By 1974, the vitamin, as a therapeutic agent of cardiac and vascular disease and for the treatment of gynecological and obstetrical problems, was prescribed in megadoses for over 33,000 patients at The Shute Institute for Clinical and Laboratory Medicine, London, Ontario, Canada. By the time both Shute brothers had discontinued practicing, The Shute Institute had dispensed or prescribed the nutrient for more than 56,000 patients. Unfortunately, the Shute brothers discovered that the excellent results in the reversal of degenerative processes for patients that they had experienced in the beginning of their studies did not continue in the latter period of clinical practices. There was good reason for such therapeutic failure. You will see later in this article that an ineffectiveness of supplemental vitamin E relates to manufacturers even today producing an inferior product for human consumption. Comparing its milligram dosages to any other nutrients, of all the available anti-oxidants, natural undiluted, un-esterified, high anti-oxidant, mixed tocopherol concentrate has the greatest free-radical quenching effect. And it brings even more therapeutic benefit to mankind.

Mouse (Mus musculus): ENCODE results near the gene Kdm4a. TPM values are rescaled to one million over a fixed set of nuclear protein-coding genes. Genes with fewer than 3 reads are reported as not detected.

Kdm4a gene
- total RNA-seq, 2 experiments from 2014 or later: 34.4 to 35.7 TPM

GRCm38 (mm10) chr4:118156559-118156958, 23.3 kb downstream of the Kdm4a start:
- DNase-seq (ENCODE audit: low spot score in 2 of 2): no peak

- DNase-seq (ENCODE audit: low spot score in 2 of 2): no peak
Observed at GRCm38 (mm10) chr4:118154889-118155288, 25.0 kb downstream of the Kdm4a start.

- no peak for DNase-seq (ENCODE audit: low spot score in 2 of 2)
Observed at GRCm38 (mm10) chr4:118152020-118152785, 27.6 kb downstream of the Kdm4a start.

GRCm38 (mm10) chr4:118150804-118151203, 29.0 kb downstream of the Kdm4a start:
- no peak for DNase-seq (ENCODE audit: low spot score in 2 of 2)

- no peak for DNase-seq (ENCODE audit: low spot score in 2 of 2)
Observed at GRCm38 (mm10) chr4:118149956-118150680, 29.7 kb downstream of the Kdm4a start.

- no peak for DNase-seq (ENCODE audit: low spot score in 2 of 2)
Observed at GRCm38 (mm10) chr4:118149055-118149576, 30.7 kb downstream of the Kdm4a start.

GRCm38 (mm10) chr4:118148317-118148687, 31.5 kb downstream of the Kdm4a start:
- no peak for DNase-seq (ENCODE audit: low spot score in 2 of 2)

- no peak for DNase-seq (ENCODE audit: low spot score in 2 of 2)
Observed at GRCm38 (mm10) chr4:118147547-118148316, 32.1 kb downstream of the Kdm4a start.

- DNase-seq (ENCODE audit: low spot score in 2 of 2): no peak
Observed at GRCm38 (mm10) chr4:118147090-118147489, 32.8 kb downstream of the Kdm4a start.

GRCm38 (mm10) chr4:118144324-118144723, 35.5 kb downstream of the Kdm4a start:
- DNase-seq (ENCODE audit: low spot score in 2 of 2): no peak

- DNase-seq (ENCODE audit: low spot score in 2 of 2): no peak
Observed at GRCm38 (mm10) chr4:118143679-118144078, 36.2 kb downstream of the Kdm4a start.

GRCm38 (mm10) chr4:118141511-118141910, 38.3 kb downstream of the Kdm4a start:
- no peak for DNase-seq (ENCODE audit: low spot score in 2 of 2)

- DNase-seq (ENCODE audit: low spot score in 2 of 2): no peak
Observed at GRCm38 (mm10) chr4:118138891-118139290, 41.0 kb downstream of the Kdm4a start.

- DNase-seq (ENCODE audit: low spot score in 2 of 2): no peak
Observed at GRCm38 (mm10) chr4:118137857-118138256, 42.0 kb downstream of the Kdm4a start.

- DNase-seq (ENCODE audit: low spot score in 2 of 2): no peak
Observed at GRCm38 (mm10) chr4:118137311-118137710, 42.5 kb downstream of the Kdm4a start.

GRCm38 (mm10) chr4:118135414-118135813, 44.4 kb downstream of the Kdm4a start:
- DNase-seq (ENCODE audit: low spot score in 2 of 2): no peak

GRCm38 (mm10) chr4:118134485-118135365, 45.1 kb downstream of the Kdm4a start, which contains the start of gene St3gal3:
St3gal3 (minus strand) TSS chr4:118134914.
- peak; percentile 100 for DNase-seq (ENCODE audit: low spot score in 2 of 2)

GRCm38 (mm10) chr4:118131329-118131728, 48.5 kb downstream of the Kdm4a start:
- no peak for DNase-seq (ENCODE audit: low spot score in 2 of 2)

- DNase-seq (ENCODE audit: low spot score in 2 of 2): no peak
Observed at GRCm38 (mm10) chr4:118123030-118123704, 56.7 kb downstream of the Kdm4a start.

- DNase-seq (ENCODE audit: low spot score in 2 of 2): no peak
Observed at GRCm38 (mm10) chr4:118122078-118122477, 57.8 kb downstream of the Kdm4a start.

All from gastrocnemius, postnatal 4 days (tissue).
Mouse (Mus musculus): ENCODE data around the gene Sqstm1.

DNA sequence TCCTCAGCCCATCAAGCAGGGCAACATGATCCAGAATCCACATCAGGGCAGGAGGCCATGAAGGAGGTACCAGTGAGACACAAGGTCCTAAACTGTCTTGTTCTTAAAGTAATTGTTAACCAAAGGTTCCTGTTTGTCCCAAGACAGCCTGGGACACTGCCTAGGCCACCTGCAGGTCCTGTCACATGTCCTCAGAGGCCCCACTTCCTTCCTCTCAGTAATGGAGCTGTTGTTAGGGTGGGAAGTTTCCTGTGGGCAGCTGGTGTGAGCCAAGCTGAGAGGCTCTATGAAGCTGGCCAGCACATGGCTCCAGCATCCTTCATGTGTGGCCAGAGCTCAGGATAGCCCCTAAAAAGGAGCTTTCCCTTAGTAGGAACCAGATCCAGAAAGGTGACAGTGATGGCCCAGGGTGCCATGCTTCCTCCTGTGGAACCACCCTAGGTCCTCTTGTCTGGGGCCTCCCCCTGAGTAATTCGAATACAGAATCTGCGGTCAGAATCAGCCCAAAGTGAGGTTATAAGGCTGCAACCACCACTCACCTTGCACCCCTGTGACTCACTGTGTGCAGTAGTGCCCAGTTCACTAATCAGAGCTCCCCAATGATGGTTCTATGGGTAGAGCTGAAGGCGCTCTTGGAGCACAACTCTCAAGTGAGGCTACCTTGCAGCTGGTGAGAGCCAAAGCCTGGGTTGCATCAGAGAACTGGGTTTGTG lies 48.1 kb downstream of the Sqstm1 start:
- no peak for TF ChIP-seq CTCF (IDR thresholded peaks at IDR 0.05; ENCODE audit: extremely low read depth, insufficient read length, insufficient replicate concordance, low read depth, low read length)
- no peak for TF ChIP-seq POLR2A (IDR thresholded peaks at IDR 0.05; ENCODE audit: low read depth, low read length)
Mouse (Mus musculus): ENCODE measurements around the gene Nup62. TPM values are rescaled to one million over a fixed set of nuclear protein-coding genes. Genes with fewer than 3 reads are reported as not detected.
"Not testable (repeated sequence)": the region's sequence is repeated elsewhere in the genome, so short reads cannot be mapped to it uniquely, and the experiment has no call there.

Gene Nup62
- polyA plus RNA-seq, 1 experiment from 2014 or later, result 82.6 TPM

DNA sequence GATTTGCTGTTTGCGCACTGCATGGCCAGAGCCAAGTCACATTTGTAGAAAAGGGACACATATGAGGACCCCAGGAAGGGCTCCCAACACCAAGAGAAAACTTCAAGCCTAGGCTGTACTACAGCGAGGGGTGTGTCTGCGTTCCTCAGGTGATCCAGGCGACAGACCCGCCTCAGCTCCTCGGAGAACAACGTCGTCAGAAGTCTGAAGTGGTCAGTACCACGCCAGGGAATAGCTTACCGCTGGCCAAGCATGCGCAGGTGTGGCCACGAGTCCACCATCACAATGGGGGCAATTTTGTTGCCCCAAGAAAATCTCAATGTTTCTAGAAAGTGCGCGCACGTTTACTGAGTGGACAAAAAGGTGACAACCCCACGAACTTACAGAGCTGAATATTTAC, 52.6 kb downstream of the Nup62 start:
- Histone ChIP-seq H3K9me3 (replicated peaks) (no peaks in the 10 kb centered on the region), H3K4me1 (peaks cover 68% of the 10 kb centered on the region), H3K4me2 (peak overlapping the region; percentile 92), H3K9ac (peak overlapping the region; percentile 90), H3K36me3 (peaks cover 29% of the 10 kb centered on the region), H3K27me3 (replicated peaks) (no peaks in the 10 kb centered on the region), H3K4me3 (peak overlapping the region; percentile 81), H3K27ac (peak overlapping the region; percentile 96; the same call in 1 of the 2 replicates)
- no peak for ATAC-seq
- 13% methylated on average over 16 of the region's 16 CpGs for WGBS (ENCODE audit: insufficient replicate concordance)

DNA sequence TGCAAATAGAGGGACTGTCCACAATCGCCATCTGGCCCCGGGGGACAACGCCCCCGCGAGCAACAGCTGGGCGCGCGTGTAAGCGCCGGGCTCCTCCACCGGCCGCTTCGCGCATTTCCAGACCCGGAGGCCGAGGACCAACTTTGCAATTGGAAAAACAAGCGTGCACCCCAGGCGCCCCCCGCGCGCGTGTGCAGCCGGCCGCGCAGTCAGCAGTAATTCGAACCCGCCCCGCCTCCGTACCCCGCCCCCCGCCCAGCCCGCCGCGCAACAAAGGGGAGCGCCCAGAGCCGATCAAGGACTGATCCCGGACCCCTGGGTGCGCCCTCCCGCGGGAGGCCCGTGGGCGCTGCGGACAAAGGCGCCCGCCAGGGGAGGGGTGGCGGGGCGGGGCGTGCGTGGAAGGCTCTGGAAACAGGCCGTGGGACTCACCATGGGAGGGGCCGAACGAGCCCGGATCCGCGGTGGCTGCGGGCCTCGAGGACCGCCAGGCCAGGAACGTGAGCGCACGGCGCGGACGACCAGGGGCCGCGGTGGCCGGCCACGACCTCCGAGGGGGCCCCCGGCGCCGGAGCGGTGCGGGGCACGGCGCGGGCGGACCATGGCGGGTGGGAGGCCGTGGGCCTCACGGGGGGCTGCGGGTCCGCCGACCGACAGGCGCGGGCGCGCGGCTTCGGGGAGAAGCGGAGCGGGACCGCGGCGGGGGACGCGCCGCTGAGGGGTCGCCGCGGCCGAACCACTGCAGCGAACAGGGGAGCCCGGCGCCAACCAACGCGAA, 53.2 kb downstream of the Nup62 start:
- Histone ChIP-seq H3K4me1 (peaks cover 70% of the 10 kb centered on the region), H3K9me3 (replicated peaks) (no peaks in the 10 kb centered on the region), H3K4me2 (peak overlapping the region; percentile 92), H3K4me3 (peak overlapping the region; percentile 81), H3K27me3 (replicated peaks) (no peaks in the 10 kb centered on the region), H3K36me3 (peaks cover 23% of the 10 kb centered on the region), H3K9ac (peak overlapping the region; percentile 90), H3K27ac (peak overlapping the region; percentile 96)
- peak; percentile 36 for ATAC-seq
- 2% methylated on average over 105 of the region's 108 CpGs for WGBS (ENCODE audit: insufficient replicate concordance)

Unique Physiological Properties of Vitamin E

The tocopherol complex (or family of molecules), alpha tocopherol, with it’s associated mixed tocopherols and tocotrienols, has certain unique properties which no other nutritional agent possesses. These properties form the basis of its value for the prevention and management of degenerative diseases of all types, but most especially in reducing and/or reversing cardiovascular dysfunction.

  • It is a potent anti-oxidant and simultaneously improves the ability of the tissues into which it saturates.
  • It utilizes oxygen (12,13,14).
  • It influences clots to resolve, not only those already formed, but it also prevents both embolism and extension. It is a safe fibrinolysinic agent and does not stimulate hemorrhage.